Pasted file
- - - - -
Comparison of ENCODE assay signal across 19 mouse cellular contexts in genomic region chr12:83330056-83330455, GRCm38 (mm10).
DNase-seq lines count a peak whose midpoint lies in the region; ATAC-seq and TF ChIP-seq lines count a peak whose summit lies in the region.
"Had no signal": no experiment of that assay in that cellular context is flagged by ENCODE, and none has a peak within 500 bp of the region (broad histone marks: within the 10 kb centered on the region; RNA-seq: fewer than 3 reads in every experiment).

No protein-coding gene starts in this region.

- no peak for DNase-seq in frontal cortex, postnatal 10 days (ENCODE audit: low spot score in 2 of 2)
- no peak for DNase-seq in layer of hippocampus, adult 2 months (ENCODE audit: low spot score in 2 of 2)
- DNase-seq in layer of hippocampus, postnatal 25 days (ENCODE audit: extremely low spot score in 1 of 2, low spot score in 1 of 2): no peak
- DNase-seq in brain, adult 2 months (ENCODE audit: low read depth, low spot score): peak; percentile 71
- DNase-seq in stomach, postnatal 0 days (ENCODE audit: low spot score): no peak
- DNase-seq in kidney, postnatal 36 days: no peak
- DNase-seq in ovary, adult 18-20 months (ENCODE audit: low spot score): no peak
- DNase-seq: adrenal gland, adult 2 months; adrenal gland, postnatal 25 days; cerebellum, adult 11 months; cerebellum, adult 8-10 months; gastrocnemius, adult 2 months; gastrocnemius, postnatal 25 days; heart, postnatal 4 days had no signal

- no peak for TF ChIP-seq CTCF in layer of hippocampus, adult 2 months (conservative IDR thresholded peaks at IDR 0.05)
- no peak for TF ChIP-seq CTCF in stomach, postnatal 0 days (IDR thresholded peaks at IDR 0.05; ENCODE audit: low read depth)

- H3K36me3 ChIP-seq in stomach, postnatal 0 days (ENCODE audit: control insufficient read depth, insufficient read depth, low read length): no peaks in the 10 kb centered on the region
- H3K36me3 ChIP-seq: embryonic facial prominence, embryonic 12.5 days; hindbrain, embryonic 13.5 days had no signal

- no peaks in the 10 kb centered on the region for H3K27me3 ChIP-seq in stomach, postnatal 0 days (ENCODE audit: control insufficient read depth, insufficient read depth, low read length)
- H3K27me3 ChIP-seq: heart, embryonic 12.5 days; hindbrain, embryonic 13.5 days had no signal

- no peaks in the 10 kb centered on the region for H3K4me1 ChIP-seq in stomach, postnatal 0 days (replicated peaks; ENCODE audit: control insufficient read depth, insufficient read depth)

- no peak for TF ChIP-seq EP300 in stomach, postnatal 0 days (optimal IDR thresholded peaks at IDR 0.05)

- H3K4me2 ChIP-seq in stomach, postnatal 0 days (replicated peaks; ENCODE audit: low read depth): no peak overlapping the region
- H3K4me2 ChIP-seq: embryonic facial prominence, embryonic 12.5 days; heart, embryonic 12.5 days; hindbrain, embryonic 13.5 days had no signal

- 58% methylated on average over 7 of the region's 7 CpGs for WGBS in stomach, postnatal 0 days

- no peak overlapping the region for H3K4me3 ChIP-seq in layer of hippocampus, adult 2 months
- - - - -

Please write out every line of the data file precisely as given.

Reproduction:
Comparison of ENCODE assay signal across 19 mouse cellular contexts in genomic region chr12:83330056-83330455, GRCm38 (mm10).
DNase-seq lines count a peak whose midpoint lies in the region; ATAC-seq and TF ChIP-seq lines count a peak whose summit lies in the region.
"Had no signal": no experiment of that assay in that cellular context is flagged by ENCODE, and none has a peak within 500 bp of the region (broad histone marks: within the 10 kb centered on the region; RNA-seq: fewer than 3 reads in every experiment).

No protein-coding gene starts in this region.

- no peak for DNase-seq in frontal cortex, postnatal 10 days (ENCODE audit: low spot score in 2 of 2)
- no peak for DNase-seq in layer of hippocampus, adult 2 months (ENCODE audit: low spot score in 2 of 2)
- DNase-seq in layer of hippocampus, postnatal 25 days (ENCODE audit: extremely low spot score in 1 of 2, low spot score in 1 of 2): no peak
- DNase-seq in brain, adult 2 months (ENCODE audit: low read depth, low spot score): peak; percentile 71
- DNase-seq in stomach, postnatal 0 days (ENCODE audit: low spot score): no peak
- DNase-seq in kidney, postnatal 36 days: no peak
- DNase-seq in ovary, adult 18-20 months (ENCODE audit: low spot score): no peak
- DNase-seq: adrenal gland, adult 2 months; adrenal gland, postnatal 25 days; cerebellum, adult 11 months; cerebellum, adult 8-10 months; gastrocnemius, adult 2 months; gastrocnemius, postnatal 25 days; heart, postnatal 4 days had no signal

- no peak for TF ChIP-seq CTCF in layer of hippocampus, adult 2 months (conservative IDR thresholded peaks at IDR 0.05)
- no peak for TF ChIP-seq CTCF in stomach, postnatal 0 days (IDR thresholded peaks at IDR 0.05; ENCODE audit: low read depth)

- H3K36me3 ChIP-seq in stomach, postnatal 0 days (ENCODE audit: control insufficient read depth, insufficient read depth, low read length): no peaks in the 10 kb centered on the region
- H3K36me3 ChIP-seq: embryonic facial prominence, embryonic 12.5 days; hindbrain, embryonic 13.5 days had no signal

- no peaks in the 10 kb centered on the region for H3K27me3 ChIP-seq in stomach, postnatal 0 days (ENCODE audit: control insufficient read depth, insufficient read depth, low read length)
- H3K27me3 ChIP-seq: heart, embryonic 12.5 days; hindbrain, embryonic 13.5 days had no signal

- no peaks in the 10 kb centered on the region for H3K4me1 ChIP-seq in stomach, postnatal 0 days (replicated peaks; ENCODE audit: control insufficient read depth, insufficient read depth)

- no peak for TF ChIP-seq EP300 in stomach, postnatal 0 days (optimal IDR thresholded peaks at IDR 0.05)

- H3K4me2 ChIP-seq in stomach, postnatal 0 days (replicated peaks; ENCODE audit: low read depth): no peak overlapping the region
- H3K4me2 ChIP-seq: embryonic facial prominence, embryonic 12.5 days; heart, embryonic 12.5 days; hindbrain, embryonic 13.5 days had no signal

- 58% methylated on average over 7 of the region's 7 CpGs for WGBS in stomach, postnatal 0 days

- no peak overlapping the region for H3K4me3 ChIP-seq in layer of hippocampus, adult 2 months